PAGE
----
A Keskinada World Loppet Interview With Sarah Peters

FasterSkierFebruary 18, 2004

Tough Day At The Office But A Good Experience

The Keskinada Loppet was held last weekend in the beautiful Gatineau Park near Ottawa, Canada.  The three day event finished Sunday with the main race – the 50 km free.  Due to cold weather, the course was shortened to 42.5 km and delayed an hour.  Both the men's and women's races were close with the top three men finishing within seven seconds and the top three women within forty (seconds) of each other. Canadian Sarah Peters is skiing for Maine Wintersport/TorbjornSport/SOLDA. She finished in third place overall behind Tara Whitten and Sheila Kealey, both of Canada. She felt great but a little bad luck might have cost her a chance to (really) fight for the top spot.

Sarah, tell us about the race course?

The race starts on the flats below the Gatineau Hills.  Within a few kilometers you start the climb up to the top, which you reach about 15 km in!  The next 5 km are spent on rolling trails in the woods which emerge on the open parkways.  The parkways are wide and windy with long continuous climbs and often equally long downhills. (The views of the Ottawa Valley
from the parkways are training day highlights!) Back at the bottom you turn into the woods and spend the last 5 km on gradual climbs in the woods.  The last kilometer is a fast downhill bringing you out for a 200 m sprint to the

What were the conditions on race day?

Race day was COLD!  The race started at -24C and wasn't much more than -18C for most of the race.  All my long races this year have been under frigid conditions so I wasn't surprised.  In other years, I had a lot of trouble racing in these conditions due to asthma.  This year I have a system – I wear a ton on my core and cover my face for at least the first 5 km.  It seems to work.  I've even read lately that I am a long distance cold weather specialist!!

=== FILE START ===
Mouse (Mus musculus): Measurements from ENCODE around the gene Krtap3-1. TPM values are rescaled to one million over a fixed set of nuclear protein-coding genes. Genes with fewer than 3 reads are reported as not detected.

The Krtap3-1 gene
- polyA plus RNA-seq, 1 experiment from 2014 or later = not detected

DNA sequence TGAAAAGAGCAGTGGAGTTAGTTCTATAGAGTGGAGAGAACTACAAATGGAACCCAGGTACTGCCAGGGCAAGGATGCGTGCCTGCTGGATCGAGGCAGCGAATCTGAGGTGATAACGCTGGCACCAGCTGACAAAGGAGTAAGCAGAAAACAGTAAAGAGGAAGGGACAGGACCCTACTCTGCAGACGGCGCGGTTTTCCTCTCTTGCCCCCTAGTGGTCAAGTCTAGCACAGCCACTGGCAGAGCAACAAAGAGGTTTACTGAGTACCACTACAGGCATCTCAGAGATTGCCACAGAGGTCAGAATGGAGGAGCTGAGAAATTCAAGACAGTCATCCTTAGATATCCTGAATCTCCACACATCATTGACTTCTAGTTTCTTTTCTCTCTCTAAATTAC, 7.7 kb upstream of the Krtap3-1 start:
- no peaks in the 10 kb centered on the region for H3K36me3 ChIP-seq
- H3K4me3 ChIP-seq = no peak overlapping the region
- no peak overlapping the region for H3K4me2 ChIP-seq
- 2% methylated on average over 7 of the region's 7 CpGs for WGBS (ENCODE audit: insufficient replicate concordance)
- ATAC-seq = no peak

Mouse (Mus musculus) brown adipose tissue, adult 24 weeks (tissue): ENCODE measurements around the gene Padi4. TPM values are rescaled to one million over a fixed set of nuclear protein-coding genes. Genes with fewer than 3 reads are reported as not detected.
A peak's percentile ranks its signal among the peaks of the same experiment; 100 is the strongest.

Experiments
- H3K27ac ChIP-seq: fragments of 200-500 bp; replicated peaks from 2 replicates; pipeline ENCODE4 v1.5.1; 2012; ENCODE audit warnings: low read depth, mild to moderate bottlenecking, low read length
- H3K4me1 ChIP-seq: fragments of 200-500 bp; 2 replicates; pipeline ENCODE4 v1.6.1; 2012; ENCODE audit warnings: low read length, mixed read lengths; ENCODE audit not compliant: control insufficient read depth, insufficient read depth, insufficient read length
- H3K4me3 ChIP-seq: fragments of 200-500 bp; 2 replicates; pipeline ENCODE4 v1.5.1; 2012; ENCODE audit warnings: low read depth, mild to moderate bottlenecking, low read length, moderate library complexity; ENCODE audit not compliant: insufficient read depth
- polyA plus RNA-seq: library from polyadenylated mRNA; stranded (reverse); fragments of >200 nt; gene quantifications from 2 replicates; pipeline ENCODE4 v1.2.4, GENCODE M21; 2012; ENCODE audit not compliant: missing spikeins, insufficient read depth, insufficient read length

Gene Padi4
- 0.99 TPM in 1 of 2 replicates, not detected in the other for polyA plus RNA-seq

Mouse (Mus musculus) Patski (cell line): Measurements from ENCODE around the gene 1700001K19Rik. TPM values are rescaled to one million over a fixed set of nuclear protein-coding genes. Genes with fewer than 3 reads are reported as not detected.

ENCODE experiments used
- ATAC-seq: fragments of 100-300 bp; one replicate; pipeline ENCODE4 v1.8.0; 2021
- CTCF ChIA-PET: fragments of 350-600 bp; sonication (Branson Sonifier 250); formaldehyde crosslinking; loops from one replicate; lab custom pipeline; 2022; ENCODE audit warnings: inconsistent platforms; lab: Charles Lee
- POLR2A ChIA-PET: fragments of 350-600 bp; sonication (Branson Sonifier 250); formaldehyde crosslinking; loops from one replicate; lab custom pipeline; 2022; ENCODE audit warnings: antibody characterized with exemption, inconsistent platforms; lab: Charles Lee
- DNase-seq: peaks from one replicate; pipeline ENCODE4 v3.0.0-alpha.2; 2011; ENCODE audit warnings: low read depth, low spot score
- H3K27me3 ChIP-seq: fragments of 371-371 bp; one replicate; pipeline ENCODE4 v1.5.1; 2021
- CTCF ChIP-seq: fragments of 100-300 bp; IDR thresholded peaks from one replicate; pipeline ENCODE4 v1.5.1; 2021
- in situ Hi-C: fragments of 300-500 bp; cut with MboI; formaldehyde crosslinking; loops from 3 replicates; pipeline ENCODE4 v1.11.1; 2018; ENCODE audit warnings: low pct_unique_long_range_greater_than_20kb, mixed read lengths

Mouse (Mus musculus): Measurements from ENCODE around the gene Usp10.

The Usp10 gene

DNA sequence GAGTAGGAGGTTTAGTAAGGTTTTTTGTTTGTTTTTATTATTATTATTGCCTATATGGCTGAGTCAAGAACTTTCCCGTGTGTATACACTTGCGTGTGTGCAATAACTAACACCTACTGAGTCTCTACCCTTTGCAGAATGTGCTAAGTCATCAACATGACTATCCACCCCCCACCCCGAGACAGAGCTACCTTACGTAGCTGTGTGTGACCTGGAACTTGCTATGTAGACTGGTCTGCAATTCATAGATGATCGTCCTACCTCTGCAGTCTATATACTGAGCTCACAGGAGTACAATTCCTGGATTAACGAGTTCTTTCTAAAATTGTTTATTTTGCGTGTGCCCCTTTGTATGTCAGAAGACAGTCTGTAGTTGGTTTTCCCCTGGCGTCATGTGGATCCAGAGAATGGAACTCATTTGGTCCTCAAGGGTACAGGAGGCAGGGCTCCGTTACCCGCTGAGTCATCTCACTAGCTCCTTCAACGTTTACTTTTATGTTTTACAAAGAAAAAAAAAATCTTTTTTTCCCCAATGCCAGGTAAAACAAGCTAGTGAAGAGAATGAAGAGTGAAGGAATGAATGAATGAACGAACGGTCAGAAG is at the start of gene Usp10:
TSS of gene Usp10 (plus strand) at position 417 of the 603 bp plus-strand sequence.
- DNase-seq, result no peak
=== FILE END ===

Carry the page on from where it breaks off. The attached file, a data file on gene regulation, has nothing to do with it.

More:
How did the race unfold?

Off the start, Tara Whitten was in front.  She had a great start and built up a good lead over the first 10 km.  Sheila Kealey – a skier and top regional triathlete – and I were together for much of the race chasing Tara.  I thought for sure she had gone out to hard but she held on for the win.  After the race, Tara admitted that if she had had to go even 500 m further she wouldn't have been able to do it!

What was the most challenging part of the race?

At 5 km into the race, I could feel that something wasn't quite right with my pole.  Looking down I discovered that I had lost the basket to my left pole!  I skied the next 37 km without a basket!!  I never got a replacement pole as it wasn't noticeably broken.  On some parts of the course it would sink up to 15 cm into the snow and I would have to yank it up and out.  On
others parts it was okay and with trial and error I discovered that V1 to the right work pretty well.  Things like this happen to all of us so I just went with it.  I was glad that I was mentally tough enough to keep my head in the race!


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